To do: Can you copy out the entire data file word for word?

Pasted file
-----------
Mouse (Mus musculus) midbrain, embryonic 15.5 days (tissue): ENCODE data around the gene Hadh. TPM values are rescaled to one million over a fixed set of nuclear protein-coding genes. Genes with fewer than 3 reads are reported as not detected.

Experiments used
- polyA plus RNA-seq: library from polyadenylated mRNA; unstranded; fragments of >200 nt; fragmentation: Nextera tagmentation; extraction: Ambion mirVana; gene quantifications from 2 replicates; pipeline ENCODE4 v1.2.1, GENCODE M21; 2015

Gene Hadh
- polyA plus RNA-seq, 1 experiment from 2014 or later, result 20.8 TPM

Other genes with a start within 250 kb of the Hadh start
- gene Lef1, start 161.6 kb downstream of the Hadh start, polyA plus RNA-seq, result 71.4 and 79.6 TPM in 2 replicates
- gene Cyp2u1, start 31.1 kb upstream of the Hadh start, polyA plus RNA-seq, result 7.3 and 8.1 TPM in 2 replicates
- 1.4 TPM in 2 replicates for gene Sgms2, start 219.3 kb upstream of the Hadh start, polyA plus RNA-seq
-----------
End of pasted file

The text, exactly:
Mouse (Mus musculus) midbrain, embryonic 15.5 days (tissue): ENCODE data around the gene Hadh. TPM values are rescaled to one million over a fixed set of nuclear protein-coding genes. Genes with fewer than 3 reads are reported as not detected.

Experiments used
- polyA plus RNA-seq: library from polyadenylated mRNA; unstranded; fragments of >200 nt; fragmentation: Nextera tagmentation; extraction: Ambion mirVana; gene quantifications from 2 replicates; pipeline ENCODE4 v1.2.1, GENCODE M21; 2015

Gene Hadh
- polyA plus RNA-seq, 1 experiment from 2014 or later, result 20.8 TPM

Other genes with a start within 250 kb of the Hadh start
- gene Lef1, start 161.6 kb downstream of the Hadh start, polyA plus RNA-seq, result 71.4 and 79.6 TPM in 2 replicates
- gene Cyp2u1, start 31.1 kb upstream of the Hadh start, polyA plus RNA-seq, result 7.3 and 8.1 TPM in 2 replicates
- 1.4 TPM in 2 replicates for gene Sgms2, start 219.3 kb upstream of the Hadh start, polyA plus RNA-seq